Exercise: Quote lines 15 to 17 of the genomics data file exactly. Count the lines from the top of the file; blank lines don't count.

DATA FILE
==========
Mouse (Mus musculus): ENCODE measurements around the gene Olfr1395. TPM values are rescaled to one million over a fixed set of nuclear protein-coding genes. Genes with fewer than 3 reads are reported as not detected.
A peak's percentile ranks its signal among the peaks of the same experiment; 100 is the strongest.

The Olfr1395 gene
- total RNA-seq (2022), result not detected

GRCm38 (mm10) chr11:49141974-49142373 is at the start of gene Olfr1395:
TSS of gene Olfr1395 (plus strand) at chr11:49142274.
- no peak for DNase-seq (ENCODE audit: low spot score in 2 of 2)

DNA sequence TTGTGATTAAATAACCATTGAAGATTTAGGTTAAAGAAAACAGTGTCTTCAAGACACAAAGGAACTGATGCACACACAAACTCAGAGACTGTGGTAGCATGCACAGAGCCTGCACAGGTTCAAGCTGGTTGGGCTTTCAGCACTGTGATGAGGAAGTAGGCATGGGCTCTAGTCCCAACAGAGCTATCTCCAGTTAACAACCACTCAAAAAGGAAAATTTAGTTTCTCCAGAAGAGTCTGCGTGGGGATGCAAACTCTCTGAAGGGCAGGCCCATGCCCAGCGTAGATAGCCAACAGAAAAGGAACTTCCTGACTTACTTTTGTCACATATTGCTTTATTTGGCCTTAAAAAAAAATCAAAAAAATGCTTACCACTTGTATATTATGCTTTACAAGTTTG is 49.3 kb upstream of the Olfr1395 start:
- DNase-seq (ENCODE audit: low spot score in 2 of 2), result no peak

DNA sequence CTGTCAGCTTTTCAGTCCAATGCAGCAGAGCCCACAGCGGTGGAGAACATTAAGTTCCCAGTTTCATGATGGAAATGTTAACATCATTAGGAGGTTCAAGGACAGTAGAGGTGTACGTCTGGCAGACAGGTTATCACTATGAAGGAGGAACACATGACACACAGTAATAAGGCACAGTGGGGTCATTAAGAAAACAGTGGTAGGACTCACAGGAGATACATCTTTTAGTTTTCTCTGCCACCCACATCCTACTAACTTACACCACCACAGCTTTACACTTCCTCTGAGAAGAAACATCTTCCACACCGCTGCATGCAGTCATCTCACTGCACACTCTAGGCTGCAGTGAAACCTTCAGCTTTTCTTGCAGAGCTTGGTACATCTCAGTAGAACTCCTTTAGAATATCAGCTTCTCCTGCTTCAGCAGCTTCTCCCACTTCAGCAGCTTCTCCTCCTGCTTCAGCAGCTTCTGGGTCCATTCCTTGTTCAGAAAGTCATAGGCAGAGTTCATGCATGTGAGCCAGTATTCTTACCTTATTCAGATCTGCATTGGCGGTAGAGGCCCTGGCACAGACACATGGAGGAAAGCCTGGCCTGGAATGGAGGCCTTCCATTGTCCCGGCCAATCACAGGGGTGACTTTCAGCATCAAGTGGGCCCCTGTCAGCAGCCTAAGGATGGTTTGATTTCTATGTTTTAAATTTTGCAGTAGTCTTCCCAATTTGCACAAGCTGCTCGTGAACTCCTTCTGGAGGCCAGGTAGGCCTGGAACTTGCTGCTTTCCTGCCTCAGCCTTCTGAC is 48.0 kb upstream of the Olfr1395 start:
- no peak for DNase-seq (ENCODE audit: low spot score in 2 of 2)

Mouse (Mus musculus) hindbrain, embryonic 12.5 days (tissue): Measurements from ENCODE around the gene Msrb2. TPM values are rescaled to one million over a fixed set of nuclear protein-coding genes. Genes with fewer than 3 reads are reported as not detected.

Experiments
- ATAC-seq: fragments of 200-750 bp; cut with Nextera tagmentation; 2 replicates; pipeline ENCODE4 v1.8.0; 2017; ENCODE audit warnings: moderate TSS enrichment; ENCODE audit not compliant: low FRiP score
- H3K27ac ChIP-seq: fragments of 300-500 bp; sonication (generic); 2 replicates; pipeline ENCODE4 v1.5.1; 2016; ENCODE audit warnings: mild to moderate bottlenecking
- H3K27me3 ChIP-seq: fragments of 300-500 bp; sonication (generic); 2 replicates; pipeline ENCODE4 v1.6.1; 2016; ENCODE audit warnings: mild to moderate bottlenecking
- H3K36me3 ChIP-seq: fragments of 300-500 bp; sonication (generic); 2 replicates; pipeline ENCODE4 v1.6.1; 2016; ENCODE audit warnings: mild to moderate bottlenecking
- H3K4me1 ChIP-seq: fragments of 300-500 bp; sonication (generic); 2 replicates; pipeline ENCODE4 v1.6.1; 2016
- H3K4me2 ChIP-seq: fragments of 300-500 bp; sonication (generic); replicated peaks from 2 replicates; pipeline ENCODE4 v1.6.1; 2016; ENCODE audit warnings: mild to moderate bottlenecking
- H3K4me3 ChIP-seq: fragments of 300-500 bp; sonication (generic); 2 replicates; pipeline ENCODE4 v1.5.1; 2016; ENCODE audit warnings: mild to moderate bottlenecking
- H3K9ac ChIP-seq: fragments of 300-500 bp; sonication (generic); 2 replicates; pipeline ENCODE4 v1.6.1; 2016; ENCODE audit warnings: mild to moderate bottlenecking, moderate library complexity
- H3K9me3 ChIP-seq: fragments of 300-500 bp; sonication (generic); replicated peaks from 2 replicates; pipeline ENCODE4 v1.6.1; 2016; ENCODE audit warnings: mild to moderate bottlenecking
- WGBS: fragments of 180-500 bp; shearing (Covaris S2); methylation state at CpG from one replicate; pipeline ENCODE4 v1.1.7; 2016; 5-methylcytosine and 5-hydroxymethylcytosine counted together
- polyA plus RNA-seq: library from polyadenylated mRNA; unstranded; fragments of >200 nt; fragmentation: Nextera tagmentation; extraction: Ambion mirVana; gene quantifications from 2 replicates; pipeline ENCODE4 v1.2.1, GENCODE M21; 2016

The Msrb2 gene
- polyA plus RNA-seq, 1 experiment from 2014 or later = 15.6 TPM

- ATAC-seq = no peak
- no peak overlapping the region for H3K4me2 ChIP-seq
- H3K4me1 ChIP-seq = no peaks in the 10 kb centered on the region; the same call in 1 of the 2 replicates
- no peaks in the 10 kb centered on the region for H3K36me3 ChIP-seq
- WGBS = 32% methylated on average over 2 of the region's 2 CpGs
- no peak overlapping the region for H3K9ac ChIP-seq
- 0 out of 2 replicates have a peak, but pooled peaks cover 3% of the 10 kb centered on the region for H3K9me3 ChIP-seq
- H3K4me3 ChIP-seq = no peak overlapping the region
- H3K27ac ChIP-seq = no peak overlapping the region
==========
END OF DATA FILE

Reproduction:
- H3K27ac ChIP-seq: fragments of 300-500 bp; sonication (generic); 2 replicates; pipeline ENCODE4 v1.5.1; 2016; ENCODE audit warnings: mild to moderate bottlenecking
- H3K27me3 ChIP-seq: fragments of 300-500 bp; sonication (generic); 2 replicates; pipeline ENCODE4 v1.6.1; 2016; ENCODE audit warnings: mild to moderate bottlenecking
- H3K36me3 ChIP-seq: fragments of 300-500 bp; sonication (generic); 2 replicates; pipeline ENCODE4 v1.6.1; 2016; ENCODE audit warnings: mild to moderate bottlenecking